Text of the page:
Notes · Struts 2 Notes

Struts 2 in Action Notes Chapter 1, Chapter 2

I am drafting some notes from Struts 2 in Action. I used this book to learn Struts 2 framework which was one of the few good resources available at the time when I started with the framework. While reading it, I made some notes for myself. I am compiling those here. I am just documenting the notes here for a quick reference when I don’t have an access to the book. I hope I am not violating any laws. But if I am, please let me know, I will take down the content. Also, at times, I have added my own text, here and there, based on my understanding. So the notes here may not match the text from the book. For better reference, please refer to the book.

Chapter 1

Definition of Struts 2 interceptor:

Interceptors are Struts 2 components that execute both before and after the rest of the request processing. They provide an architectural component in which to define various workflow and cross-cutting tasks so that they can be easily reused as well as separated from other architectural concerns.

*******

Definition of ValueStack:

Struts 2 uses the ValueStack as a storage area for all application domain data that will be needed during the processing of a request. Data is moved to the ValueStack in preparation for request processing, it is manipulated there during action execution, and it is read from there when the results render their response pages.

—the ValueStack is where your data is stored while you work with it,and that OGNL is the expression language that you, and the framework, use to target this data from various parts of the request-processing cycle.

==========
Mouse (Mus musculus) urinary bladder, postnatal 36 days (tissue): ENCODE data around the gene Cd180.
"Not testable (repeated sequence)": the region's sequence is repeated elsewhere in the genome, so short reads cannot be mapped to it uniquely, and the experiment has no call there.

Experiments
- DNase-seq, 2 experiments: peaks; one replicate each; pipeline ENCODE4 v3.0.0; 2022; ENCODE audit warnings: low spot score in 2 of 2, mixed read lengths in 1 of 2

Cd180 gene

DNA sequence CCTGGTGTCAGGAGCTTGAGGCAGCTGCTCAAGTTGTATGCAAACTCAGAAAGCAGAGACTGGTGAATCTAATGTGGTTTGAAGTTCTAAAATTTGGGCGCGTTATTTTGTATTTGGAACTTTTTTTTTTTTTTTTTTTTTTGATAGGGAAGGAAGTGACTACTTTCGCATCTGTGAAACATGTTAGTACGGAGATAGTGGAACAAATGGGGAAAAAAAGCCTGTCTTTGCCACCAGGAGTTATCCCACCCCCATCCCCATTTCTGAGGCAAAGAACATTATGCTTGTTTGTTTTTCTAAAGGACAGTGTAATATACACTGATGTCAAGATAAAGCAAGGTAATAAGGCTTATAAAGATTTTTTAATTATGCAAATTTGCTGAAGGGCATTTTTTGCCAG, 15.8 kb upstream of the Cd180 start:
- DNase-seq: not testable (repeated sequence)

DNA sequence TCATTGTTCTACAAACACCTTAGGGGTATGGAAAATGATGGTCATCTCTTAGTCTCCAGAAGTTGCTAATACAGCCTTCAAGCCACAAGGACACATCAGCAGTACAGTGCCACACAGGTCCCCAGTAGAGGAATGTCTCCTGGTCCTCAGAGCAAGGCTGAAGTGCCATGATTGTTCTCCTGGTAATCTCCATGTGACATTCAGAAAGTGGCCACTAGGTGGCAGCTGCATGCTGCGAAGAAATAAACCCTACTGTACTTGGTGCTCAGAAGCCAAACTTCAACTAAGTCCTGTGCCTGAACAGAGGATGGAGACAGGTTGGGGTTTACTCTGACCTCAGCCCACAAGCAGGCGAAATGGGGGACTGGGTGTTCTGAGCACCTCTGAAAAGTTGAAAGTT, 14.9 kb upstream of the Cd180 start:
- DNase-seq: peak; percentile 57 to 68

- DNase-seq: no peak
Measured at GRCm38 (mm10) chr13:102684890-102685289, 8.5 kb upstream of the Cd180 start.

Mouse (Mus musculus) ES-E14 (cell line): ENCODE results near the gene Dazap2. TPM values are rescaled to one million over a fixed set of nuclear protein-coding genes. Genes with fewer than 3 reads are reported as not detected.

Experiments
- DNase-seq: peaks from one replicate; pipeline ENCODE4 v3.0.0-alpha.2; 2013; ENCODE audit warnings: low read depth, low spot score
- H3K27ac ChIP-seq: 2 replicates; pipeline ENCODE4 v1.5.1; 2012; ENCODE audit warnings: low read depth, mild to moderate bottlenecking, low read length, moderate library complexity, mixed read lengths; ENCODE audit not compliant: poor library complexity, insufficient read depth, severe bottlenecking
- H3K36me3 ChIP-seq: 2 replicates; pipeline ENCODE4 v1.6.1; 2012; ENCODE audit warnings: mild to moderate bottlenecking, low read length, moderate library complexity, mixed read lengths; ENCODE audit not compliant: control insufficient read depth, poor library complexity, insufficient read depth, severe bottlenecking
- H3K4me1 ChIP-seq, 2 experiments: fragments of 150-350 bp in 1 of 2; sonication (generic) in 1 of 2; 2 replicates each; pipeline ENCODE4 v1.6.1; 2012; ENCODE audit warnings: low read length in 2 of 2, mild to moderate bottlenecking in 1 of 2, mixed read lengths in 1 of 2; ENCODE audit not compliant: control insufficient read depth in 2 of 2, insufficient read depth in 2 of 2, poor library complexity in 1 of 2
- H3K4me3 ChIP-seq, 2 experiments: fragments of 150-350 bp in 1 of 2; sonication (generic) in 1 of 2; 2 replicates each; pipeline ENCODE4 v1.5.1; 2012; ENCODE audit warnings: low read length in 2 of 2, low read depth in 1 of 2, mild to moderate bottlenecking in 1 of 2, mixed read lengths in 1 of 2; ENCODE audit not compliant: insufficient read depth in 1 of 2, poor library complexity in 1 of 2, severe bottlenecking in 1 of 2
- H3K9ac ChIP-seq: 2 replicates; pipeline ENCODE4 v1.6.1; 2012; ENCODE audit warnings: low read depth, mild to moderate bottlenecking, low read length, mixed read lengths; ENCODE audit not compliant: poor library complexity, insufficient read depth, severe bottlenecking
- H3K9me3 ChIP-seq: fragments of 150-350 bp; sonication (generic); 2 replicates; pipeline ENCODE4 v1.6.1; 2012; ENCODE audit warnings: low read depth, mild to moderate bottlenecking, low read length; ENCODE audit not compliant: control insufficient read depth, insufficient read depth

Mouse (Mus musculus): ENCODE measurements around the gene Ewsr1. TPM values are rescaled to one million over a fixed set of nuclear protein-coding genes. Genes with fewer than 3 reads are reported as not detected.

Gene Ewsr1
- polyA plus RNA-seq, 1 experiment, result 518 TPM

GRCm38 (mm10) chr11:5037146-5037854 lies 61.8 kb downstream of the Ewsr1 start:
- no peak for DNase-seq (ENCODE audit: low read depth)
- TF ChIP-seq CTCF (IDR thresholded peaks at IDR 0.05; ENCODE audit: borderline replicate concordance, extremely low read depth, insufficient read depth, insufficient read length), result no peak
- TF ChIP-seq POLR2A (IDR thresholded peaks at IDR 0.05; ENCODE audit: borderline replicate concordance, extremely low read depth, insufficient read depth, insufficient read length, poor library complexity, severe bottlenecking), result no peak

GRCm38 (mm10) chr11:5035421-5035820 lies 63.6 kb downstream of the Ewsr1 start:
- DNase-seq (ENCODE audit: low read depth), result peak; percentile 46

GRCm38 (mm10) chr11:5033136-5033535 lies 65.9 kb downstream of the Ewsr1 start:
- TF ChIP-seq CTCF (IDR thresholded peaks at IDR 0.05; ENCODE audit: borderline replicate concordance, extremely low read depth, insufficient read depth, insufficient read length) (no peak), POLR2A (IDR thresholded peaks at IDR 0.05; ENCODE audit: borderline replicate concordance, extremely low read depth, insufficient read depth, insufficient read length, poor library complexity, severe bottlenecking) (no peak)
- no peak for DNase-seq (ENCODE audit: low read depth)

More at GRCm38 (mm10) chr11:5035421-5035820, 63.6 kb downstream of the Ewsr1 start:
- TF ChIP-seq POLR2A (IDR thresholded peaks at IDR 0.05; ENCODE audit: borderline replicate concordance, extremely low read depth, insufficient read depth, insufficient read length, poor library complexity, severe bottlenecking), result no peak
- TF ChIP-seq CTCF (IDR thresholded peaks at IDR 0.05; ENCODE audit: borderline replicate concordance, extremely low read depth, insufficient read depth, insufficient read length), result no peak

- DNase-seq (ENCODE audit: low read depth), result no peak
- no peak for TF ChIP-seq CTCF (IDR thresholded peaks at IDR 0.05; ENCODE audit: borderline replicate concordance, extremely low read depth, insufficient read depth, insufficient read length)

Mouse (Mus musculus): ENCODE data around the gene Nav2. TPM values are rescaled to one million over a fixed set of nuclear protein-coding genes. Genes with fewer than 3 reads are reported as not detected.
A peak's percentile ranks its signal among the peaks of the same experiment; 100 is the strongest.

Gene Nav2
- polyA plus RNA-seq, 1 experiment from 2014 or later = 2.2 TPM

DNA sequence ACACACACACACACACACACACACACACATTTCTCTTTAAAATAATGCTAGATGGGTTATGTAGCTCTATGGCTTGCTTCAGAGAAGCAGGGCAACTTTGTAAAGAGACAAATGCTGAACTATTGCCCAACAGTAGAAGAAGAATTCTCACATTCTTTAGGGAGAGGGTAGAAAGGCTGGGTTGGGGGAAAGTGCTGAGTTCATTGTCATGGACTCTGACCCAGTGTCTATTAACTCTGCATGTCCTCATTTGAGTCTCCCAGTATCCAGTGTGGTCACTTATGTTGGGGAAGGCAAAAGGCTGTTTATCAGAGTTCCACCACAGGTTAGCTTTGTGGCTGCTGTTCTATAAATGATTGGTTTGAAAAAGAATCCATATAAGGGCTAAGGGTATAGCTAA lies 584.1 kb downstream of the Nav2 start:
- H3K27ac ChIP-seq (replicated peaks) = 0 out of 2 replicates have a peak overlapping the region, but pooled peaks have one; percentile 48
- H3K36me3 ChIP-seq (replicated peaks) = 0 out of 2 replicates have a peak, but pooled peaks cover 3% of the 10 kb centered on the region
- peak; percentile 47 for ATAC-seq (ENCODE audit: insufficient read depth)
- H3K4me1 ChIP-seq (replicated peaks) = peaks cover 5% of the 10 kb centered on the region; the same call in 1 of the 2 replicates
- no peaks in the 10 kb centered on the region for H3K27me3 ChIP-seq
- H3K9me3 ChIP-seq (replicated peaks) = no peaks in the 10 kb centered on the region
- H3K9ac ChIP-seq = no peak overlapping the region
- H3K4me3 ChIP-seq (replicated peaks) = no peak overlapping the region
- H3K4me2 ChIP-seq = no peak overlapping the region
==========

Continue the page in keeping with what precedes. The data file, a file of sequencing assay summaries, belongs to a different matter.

*******

Chapter 2

Using annotations for declarative architecture


@Results({
    @Result(name="input", value="/Registration.jsp" )
    @Result(value="/RegistrationSuccess.jsp" )
})
public class Login implements Action {
    public String execute() {
        //Business logic for login
    }
}

A sample web.xml file

<?xml version="1.0" encoding="UTF-8"?>
<web-app version="2.4" xmlns="http://java.sun.com/xml/ns/j2ee"
	xmlns:xsi="http://www.w3.org/2001/XMLSchema-instance"
	xsi:schemaLocation="http://java.sun.com/xml/ns/j2ee
						http://java.sun.com/xml/ns/j2ee/web-app_2_4.xsd">
	<display-name>S2 Example Application - Chapter 1 - Hello World
	</display-name>
	<filter>
		<filter-name>struts2</filter-name>
		<filter-class>org.apache.struts2.dispatcher.FilterDispatcher
		</filter-class>
		<init-param>
			<param-name>actionPackages</param-name>
			<param-value>manning</param-value>
		</init-param>
	</filter>
	<filter-mapping>
		<filter-name>struts2</filter-name>
		<url-pattern>/*</url-pattern>
	</filter-mapping>
	<servlet>
		<servlet-name>anotherServlet</servlet-name>
		<servlet-class>manning.servlet.AnotherServlet</servlet-class>
	</servlet>
	<servlet-mapping>
		<servlet-name>anotherServlet</servlet-name>
		<url-pattern>/anotherServlet</url-pattern>
	</servlet-mapping>
	<welcome-file-list>
		<welcome-file>index.html</welcome-file>
	</welcome-file-list>
</web-app>

The value of init-parameter actionPackages passed to the FilterDispatcher should give the names of packages where we have used annotations (for example, @Result)

Use empty action components to forward to your results, even if they’re simple JSPs that require no dynamic processing. This keeps the application’s architecture consistent, prewires your workflow in anticipation of increases in complexity, and hides the real structure of your resources behind the logical namespace of the Struts 2 actions.

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